Why have kids play and explore in nature? Because they already know what to do there – not instructions required. Kids are hard wired to know how to play outside, it is only we adults who interrupt their potential while they are explore. We do this out of our own fears but what if we allow these young explores to take over and investigate all on their own? Just think of what they might come up with. Beyond playing out in a natural environment what if you are interested in building a playground in the back yard for the kids? consider building one out of natural materials. You can keep it simple and put up a few tree stumps to offer space for imaginative play.
You could create structures that are more complex and offer a fort like set ups so kids feel like they are in their own land and are able to invent new games with new rules. They can build characters and use their imaginations to create whole new worlds.
Mix nature with richer character development and storytelling by creating an outdoor structure that is a puppet theater combined with a beverage stand or Lucy from Peanut’s Advise stall. Let kids decide how they want to incorporate nature into the story they tell and how they see the world.
Next time you think “should I let the kids play an hour more on their tech or should I take them to a nearby playground?” consider how healthy it is for kids to have unsupervised, creative outdoor play. Leave them alone because they know what to do out there, just like you did when you where a kid.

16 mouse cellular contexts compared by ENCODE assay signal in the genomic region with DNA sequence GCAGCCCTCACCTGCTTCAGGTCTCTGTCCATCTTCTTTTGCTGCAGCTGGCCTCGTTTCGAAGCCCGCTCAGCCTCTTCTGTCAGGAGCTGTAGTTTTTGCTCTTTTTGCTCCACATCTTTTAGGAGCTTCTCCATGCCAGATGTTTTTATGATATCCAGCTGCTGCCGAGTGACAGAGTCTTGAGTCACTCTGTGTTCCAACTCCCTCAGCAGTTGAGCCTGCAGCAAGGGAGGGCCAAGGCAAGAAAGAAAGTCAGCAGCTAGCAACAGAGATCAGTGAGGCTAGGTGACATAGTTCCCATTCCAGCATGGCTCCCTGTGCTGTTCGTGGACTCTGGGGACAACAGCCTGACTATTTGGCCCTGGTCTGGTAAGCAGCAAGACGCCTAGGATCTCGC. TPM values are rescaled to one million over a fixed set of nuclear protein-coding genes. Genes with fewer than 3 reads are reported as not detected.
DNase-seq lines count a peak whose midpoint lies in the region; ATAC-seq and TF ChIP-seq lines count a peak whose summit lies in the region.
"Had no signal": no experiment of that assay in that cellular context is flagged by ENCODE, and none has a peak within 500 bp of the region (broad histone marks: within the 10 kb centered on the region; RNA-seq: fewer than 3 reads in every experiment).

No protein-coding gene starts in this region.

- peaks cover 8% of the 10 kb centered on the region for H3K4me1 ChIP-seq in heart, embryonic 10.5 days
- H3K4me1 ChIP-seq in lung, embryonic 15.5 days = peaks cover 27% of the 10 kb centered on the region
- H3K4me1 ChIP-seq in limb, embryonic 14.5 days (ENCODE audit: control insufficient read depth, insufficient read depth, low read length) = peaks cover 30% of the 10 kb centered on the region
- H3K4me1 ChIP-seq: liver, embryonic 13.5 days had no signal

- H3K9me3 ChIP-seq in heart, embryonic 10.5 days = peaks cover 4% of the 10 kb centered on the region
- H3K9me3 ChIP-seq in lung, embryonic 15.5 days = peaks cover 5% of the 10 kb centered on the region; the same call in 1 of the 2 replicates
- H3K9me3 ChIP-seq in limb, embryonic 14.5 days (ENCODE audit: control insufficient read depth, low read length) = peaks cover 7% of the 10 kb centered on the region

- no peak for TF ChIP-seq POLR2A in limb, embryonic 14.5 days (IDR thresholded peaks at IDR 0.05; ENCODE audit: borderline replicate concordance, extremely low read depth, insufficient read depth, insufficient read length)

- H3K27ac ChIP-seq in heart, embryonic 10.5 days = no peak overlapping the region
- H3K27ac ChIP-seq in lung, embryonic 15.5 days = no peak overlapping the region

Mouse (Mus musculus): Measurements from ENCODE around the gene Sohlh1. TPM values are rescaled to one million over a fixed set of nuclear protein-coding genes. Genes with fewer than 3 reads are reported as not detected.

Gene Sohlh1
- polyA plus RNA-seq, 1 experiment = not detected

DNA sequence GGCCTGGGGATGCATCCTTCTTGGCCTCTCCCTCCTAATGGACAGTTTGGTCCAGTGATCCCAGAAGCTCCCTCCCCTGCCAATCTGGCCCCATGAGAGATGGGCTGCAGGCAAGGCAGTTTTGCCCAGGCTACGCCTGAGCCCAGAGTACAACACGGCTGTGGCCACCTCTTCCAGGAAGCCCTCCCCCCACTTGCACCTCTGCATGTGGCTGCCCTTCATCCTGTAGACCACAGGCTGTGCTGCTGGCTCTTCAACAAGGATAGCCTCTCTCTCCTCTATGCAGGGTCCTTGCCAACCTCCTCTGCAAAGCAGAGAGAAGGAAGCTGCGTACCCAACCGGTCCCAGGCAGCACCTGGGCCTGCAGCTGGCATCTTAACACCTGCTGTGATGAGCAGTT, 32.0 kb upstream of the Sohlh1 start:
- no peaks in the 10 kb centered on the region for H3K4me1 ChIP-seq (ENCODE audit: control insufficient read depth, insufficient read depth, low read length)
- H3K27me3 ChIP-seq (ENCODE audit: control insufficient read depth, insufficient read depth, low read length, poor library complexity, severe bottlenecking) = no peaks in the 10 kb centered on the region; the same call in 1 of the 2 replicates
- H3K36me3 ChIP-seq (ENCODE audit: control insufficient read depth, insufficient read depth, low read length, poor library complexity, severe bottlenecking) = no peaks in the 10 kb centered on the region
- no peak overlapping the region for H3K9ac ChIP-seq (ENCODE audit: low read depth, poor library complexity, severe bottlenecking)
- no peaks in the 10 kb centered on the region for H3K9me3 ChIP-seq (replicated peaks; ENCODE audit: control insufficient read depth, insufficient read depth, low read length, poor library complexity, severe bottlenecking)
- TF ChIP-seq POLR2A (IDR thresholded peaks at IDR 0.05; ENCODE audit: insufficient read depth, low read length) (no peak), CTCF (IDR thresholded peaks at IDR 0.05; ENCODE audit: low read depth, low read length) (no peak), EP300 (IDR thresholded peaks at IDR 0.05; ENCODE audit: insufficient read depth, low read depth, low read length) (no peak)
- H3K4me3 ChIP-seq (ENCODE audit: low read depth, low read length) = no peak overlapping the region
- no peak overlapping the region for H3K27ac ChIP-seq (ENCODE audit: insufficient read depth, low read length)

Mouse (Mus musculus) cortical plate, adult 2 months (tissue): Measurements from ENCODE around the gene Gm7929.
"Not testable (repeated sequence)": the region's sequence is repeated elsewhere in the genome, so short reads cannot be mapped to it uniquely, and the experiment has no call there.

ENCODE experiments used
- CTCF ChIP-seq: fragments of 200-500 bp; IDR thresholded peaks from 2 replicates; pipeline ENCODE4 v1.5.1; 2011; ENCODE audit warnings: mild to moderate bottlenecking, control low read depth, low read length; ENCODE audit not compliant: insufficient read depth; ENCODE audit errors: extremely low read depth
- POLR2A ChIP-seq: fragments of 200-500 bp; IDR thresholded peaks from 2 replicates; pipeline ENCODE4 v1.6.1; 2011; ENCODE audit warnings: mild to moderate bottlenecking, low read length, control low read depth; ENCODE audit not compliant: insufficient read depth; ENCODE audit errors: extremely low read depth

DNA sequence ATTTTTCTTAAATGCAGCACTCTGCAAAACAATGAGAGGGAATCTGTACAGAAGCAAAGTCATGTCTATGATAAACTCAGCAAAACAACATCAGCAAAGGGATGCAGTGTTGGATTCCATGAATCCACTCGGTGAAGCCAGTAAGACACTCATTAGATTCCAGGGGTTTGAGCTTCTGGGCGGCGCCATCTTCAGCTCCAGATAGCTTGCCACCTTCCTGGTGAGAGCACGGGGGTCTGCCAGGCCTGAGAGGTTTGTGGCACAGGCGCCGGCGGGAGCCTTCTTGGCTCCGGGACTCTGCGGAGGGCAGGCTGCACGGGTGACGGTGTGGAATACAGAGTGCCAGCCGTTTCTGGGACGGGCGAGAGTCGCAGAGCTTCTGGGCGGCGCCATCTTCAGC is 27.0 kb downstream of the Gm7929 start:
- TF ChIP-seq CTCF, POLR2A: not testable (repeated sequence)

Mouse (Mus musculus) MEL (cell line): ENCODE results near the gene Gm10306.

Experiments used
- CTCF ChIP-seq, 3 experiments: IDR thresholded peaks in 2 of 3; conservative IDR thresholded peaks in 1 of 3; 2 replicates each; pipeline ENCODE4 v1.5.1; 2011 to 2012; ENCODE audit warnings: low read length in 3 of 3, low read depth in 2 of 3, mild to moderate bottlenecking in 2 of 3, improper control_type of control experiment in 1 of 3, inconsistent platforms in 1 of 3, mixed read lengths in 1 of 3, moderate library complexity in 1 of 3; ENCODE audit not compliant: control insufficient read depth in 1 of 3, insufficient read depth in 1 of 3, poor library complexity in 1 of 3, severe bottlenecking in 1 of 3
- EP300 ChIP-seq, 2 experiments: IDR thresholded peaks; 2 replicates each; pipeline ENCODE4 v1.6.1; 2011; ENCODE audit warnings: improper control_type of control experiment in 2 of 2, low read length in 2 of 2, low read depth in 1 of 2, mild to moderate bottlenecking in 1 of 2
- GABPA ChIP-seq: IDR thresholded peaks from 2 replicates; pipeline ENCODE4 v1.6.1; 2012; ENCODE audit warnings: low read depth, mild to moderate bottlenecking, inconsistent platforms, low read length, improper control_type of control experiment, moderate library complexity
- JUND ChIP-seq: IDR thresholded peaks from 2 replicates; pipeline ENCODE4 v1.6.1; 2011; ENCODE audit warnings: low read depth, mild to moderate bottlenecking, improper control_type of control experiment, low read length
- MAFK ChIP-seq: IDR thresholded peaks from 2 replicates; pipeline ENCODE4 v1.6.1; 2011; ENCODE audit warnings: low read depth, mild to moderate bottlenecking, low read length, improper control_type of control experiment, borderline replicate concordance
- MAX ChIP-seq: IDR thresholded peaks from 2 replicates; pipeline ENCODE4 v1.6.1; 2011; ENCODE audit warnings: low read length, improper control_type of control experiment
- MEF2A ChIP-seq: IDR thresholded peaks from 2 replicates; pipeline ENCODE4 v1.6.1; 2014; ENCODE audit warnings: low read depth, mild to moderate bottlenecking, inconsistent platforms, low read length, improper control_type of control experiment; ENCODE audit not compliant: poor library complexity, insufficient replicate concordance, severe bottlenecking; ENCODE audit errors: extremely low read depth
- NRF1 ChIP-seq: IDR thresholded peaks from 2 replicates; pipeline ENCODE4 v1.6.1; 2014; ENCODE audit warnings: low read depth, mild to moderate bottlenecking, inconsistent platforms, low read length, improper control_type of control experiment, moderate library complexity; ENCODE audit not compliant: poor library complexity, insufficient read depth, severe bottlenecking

Celebrating Summer SolsticeÂ is a great way to connect kidsÂ with nature as Solstice highlights the transitions in nature.Â Crops are starting to grow, daylight is at its peak and the weather in most locations is inviting.
FEAST – Eat local and seasonal foods -Â Visit a farmers market
FLOWERSÂ – Pick some fresh outside, visit a florist, ResearchÂ legendsÂ about flowers
FIRE – Have a Bonfire -Â According to old pagan traditions, the bonfires would to scare off witches and other evil creatures during the Solstice.
SCIENCE – Learn more aboutÂ Phenology -Â the study of cyclic and seasonal natural phenomena, especially in relation to climate and plant and animal life.
A solstice happens when the sun’s zenith is at its furthest point from the equator. On the June solstice, it reaches its northernmost point and the Earthâ€™s North Pole tilts directly towards the sun, at about 23.4 degrees.Â It’s also known as the northern solstice because it occurs when the sun is directly over the Tropic of Cancer in the Northern Hemisphere.
‘Solstice’ (Latin: ‘solstitium’) means ‘sun-stopping’. The point on the horizon where the sun appears to rise and set, stops and reverses direction after this day. On the solstice, the sun does not rise precisely in the east, but rises to the north of east and sets to the north of west, meaning it’s visible in the sky for a longer period of time.
Although the June solstice marks the first day of astronomical summer, it’s more common to use meteorological definitions of seasons, making the solstice midsummer.
Every summer we go camping and spend days, weeks and even months outside playing in nature. And every summer my girls and their friends build outdoor habitats for the magical, mysterious creatures known as fairies. They will spend hours find items in nature that can serve as ‘beds’, ‘tables’ and ‘food’.